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Lake Ice & Outdoor Skating

Throughout winter, the Snow/Maintenance Foreman assesses the ice conditions once a week in the designated skating areas at Henderson Lake, Nicholas Sheran Lake and Chinook Lake using the following criteria:

  • The presence of standing water or open water
  • The amount of freezing that has occurred
  • Snow cover
  • Present thickness of the ice
  • Present condition of the ice
  • Present clarity of the ice
  • Air temperature

Once an assessment has been made from the information gathered, the Snow/Maintenance Foreman will share the information and declare if the lake ice meets the standards for public use. This information is shared in the News Centre, on our website as well as on Facebook and Twitter.

Because the ice is not always clear blue, calculations for ice thickness is done by this formula:



Here are the current ice conditions for the designated skating areas at Chinook, Henderson and Nicholas Sheran Lakes.

Lake Thickness Condition Rating
Chinook Lake Average ice thickness: 10.5 inches and snow covered. Poor Does not meet City of Lethbridge standards for public use
Henderson Lake Average ice thickness: 9.5 inches and snow covered. Poor
Does not meet City of Lethbridge standards for public use
Nicholas Sheran Lake Average ice thickness: No ice measurement taken due to construction. Poor
Does not meet City of Lethbridge standards for public use
Most recent update: February 16, 2018.
If you have questions about lake ice please call the Lake Ice Line: 403-320-4974. 

Lake Ice in Lethbridge

The condition, strength and stability of ice can change dramatically depending on temperature, precipitation, wind and the amount of sunshine.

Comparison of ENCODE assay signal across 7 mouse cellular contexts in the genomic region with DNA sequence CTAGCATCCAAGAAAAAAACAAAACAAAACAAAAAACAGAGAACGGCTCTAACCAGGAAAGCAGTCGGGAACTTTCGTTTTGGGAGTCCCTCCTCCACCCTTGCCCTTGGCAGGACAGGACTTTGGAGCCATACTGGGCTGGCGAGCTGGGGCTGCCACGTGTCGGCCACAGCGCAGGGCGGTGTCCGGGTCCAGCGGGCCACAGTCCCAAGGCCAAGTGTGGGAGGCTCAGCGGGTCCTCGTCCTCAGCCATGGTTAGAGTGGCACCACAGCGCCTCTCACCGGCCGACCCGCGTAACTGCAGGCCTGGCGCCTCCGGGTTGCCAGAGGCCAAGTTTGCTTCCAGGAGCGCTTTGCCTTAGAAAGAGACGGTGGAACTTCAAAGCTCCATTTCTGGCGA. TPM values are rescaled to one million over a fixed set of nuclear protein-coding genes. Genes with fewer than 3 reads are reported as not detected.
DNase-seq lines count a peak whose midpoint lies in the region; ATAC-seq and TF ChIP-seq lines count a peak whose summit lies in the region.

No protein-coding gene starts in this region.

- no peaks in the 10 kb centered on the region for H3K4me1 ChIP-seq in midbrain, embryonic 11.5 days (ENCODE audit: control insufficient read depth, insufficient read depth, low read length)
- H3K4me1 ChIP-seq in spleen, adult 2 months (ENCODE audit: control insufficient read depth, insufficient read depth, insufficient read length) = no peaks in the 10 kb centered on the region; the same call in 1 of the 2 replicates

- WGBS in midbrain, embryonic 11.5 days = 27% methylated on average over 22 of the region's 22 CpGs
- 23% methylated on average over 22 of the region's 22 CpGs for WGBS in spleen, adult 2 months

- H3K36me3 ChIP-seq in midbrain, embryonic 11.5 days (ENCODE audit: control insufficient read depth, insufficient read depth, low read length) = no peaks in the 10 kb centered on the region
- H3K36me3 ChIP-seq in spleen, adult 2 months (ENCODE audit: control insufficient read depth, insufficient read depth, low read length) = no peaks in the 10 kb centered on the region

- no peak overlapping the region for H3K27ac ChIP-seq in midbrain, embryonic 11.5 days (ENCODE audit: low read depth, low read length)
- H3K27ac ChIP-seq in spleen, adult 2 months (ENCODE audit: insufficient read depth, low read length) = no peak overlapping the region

Unique weather variables such as frequent Chinook winds that can see air temperature going above freezing for six hours over a 24 hour period can cause ice to lose strength and stability.

Chinook winds bring warmer temperatures that can quickly affect the melting rate for ice along the shore and near bridges which can lead to open water. As well, following a Chinook, a rapid, large temperature drop can make ice brittle.

Storm Ponds

Storm pond water/ice contact is prohibited. Ice on storm ponds is not monitored by the City.

It is dangerous to walk, play or skate on any ice surface that has areas of open water. Water entering storm ponds can contain impurities and is warmer in temperature, which can contribute to unstable and unpredictable ice conditions. Water levels in storm ponds can fluctuate, increasing the odds of air pockets.  Please stay off storm ponds at all times.

Ice Fishing

Ice fishing is not permitted in designated skating areas.

Ice Safety

If you see someone fall through the ice call 911 immediately. Click here for additional ice safety tips including what to do if your pet goes onto unsafe ice and how to protect yourself around ice.